Regardless of what anyone may say, blood is thicker than water. By that, I mean if you slight someone’s family member, be prepared for battle. Whether it is true or not, the right or wrong of the case rarely matters, and rational thought doesn’t often enter into the discussion.
For more on this, check out the short video below:
As I’ve mentioned in other posts, collaboration on team projects can be challenging. Getting everyone together to work on the project is part of the problem. Trying to arrange schedules so that all those involved can participate and get on the same page can be difficult if not impossible. When you can’t get everyone together you run the risk of miscommunication and mis-aligned goals and responsibilities, leading to frustration and possible failure.
The other major problem is tracking the deliverables of everyone on the team to make sure they are getting their work done and submitted in a timely manner. When you can’t track how the other team members are progressing on their part of the project it can create a great deal of anxiety for the rest of the team, and when it is discovered that an important part of the project hasn’t been delivered on time, anger and finger-pointing follow.
Here is a process which I believe will prove effective for moving your team project through to completion.
Once the group members have been identified, agree on one individual to take the point in communication and logistics. The point person should immediately set up a google doc with the file name Course#-Covenant and invite everyone to share editing privileges with the team. You can find more on the team covenant in my previous post HERE. The Instructor should also be invited to share the document to view participation by the whole team.
The first week, either meet as a group to discuss the Covenant, or the point person sets up a Zoom conference, using the link in Canvas, with the whole team at an agreed upon time to dicsuss the team covenant and finalize it.
No later than week two the group meets again to parcel out the responsibilities of the group for the project. I would include those at the bottom of the team covenant on the google doc for everyone to see.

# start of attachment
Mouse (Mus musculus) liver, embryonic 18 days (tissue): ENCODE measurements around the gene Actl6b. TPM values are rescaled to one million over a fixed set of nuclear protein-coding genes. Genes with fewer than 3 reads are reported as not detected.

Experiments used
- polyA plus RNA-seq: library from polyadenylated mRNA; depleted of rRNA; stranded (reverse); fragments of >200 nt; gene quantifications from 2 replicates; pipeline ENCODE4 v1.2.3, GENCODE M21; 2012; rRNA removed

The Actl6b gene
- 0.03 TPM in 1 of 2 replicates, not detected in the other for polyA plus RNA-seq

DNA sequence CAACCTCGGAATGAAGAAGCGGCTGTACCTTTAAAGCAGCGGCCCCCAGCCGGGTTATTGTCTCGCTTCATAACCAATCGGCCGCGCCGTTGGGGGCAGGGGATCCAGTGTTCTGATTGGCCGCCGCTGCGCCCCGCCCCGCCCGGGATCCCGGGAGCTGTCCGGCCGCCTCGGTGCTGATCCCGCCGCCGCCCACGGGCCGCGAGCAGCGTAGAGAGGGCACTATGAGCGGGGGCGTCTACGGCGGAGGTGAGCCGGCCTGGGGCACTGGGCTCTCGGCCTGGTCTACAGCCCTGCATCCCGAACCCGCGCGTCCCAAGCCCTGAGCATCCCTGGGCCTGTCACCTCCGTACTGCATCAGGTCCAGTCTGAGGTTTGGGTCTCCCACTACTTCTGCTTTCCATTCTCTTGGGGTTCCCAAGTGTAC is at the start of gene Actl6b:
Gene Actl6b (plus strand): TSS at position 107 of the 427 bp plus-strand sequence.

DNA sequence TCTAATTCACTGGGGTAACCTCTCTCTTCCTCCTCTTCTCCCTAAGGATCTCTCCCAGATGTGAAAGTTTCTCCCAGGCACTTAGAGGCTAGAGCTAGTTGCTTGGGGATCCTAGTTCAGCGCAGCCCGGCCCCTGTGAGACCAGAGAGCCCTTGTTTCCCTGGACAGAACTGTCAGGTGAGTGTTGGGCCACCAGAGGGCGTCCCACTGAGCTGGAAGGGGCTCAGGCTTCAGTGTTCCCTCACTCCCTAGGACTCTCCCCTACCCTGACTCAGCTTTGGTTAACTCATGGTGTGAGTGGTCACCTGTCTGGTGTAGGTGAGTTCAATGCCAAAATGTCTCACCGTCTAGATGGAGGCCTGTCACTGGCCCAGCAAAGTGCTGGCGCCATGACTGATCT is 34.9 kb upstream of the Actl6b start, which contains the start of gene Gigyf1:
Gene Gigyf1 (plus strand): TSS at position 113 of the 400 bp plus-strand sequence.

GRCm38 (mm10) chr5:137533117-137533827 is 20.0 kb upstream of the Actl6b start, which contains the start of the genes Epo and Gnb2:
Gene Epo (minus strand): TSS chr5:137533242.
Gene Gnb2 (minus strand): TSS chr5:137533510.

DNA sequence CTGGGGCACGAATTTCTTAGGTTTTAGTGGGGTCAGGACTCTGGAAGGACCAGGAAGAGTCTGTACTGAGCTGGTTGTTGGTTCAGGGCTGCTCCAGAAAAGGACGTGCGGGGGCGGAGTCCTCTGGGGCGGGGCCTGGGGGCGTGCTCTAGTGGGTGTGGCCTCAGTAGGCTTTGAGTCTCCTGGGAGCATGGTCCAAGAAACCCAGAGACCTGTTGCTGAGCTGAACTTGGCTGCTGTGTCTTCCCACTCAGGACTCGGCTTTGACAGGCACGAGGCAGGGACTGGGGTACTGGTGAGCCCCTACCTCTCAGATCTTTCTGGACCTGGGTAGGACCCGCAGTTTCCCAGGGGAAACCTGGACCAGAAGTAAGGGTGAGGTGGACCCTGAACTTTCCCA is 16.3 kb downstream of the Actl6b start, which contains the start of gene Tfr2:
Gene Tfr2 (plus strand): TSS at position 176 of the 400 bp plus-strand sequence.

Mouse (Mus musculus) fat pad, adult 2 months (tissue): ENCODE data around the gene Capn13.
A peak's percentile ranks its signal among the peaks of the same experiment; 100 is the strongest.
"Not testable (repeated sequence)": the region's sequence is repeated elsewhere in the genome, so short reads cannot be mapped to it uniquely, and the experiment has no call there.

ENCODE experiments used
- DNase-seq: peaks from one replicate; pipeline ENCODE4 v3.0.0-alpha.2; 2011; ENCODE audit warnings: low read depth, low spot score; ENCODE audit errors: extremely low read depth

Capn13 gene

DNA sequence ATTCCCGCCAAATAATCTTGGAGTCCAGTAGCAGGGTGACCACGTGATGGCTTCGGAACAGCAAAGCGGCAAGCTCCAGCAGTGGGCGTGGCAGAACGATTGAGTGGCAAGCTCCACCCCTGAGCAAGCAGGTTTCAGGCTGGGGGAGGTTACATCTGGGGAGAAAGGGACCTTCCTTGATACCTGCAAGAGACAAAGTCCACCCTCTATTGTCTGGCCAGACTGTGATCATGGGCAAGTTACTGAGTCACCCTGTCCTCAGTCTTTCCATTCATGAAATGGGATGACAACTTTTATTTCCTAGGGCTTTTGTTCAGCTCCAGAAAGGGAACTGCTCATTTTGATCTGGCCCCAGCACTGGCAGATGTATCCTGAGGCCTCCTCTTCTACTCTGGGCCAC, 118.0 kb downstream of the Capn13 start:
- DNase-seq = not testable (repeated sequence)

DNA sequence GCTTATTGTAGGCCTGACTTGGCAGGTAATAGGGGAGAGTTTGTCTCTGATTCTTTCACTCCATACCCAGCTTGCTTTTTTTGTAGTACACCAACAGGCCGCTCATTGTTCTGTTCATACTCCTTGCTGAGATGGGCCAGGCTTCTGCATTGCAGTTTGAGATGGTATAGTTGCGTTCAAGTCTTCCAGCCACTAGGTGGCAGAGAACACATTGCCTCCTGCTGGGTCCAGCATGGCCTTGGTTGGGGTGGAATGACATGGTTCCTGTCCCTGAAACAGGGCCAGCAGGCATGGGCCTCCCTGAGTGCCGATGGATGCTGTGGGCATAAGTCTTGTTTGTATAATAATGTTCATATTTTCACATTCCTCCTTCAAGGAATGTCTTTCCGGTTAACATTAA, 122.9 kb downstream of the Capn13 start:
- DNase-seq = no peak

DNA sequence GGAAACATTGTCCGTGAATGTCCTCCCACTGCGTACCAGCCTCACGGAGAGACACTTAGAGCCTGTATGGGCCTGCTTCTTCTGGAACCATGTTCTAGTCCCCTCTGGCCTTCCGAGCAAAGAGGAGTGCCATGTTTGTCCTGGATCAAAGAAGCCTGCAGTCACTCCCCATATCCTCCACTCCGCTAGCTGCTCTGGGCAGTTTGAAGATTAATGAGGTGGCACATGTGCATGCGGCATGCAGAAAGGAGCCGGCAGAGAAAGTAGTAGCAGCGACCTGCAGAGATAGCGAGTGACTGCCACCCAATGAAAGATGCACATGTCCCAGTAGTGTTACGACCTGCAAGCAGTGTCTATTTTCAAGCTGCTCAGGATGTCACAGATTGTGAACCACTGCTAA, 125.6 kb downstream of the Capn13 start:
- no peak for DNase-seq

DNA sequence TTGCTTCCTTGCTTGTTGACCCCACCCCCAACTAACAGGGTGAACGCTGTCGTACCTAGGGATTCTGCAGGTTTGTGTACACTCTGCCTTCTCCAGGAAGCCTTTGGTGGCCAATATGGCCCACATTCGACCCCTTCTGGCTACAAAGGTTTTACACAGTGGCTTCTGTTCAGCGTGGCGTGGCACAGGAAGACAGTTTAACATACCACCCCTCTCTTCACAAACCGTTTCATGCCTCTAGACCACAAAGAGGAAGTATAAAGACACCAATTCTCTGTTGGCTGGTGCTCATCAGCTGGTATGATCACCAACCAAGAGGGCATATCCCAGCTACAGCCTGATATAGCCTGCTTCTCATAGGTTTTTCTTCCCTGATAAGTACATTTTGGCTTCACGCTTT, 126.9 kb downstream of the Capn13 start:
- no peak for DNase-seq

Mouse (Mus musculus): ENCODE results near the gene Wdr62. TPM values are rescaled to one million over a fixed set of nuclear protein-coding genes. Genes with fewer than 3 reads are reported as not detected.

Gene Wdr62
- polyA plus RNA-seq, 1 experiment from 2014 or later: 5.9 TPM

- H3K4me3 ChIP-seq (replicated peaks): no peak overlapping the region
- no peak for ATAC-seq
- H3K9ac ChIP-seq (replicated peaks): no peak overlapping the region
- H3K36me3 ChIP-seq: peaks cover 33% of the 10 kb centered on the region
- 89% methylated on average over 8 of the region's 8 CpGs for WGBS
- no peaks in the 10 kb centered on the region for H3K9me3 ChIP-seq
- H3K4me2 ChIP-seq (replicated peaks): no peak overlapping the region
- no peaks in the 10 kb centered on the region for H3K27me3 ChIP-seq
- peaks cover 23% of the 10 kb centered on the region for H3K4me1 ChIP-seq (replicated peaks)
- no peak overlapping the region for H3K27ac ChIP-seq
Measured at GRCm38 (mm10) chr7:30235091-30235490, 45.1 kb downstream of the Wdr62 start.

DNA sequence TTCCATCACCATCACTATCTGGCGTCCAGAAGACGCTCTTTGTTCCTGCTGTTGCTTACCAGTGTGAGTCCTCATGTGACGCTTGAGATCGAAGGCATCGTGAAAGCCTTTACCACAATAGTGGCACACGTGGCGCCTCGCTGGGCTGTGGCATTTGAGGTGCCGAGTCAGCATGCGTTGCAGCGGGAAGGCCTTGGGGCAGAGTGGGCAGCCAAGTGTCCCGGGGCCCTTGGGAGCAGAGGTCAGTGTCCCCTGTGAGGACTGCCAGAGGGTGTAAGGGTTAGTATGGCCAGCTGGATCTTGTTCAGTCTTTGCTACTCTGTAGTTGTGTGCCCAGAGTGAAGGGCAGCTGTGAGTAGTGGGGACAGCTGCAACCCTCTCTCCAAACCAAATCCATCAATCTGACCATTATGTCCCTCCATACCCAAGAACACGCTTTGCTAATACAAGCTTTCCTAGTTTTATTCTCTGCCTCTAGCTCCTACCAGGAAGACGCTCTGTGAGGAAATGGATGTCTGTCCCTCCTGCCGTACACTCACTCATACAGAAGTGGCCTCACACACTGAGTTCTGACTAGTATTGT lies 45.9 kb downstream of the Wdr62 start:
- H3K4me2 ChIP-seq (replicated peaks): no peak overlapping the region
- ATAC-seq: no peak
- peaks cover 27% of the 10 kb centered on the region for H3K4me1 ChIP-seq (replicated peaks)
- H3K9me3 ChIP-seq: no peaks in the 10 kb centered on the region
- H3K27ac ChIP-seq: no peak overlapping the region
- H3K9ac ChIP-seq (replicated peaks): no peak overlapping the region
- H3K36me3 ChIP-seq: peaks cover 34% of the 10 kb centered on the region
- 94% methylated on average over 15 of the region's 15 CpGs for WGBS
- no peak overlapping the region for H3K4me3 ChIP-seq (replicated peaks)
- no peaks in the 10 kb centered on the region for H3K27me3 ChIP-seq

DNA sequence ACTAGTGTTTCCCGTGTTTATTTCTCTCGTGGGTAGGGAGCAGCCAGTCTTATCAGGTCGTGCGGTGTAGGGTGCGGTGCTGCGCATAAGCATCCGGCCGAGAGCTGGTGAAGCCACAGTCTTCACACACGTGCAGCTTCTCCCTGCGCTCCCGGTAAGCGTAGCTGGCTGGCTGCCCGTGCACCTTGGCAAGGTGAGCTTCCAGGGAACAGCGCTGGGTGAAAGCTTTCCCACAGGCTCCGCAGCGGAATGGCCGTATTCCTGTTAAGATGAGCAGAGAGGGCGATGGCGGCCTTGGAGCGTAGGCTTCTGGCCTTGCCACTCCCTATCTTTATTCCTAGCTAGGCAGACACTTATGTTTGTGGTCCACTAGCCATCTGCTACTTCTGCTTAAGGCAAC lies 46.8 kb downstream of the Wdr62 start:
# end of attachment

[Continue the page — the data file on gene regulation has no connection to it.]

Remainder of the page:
Still in week two, the point person should now create a google doc for the project: Course #-Project Name and share it with the group and the instructor. The point person should also create a google slide for the project: Course #-Project Name. The google doc will be the working document for those who are writing the paper and doing the research. The google slide will be the presentation document for the in-class presentation. The benefit of this document and slide presentation is that it is easy to see who has added what, and when. It will be easy for the whole group to work on the document/slide at the same time or separately, so everyone will know the status of the entire project at all times.
Each week the point person should set up a regular meeting either in person, or through Zoom, or by chat while in the document or the slide to discuss the progress and potential areas for improvement. If you see someone is not keeping up with their area of responsibility, make sure to call them on it based on the covenant early-on.
Every team member should take responsibility for enforcing the covenant and confronting stragglers. If you follow this process you will not only have a better chance of submitting a superior project, it will also improve your skills in working across a distance on team projects, which can be cited on your resume.
OK, now it is your turn – what does this process miss and what do you recommend as a solution?
Attitudes are contagious, especially yours as the leader. Negativity will sink the morale of everyone around you. It can creep up on you so subtly that you may not even realize it has become a prominent part of your perspective. Stop and check yourself daily, asking “am I displaying a negative attitude, a critical spirit, or constantly griping or whining about situations?”
A colleague of mine often stated that higher education is the only business where the customers are willing to take less than they paid for, and actually ask to be short-changed. By that he was referring to the fact that students will almost always jump at a chance to get out of class early, or have their assignments shortened. I know this to be true, because I was once a student too, and that was part of my perspective.
I was talking with a young lady a few months ago about her educational goals. I asked where she planned to go to college. She indicated a school more than an hour away, even though there were schools locally that had the same program. When I inquired why she would drive that far for the same program, she said that the school she wanted to go to had a reputation for being easier. She was enrolling in a nursing program . . . think about it.
Another student I talked to indicated she never read the assignments and was doing just fine. A different student in a more advanced class also wasn’t reading the assignments but was struggling to grasp the material. I often hear the statement “we are having to teach ourselves,” and it occured to me that you might not understand the dynamics of Adult Degree Completion programs, which is what Belhaven University’s Adult Studies is based on, so I thought I’d explain it.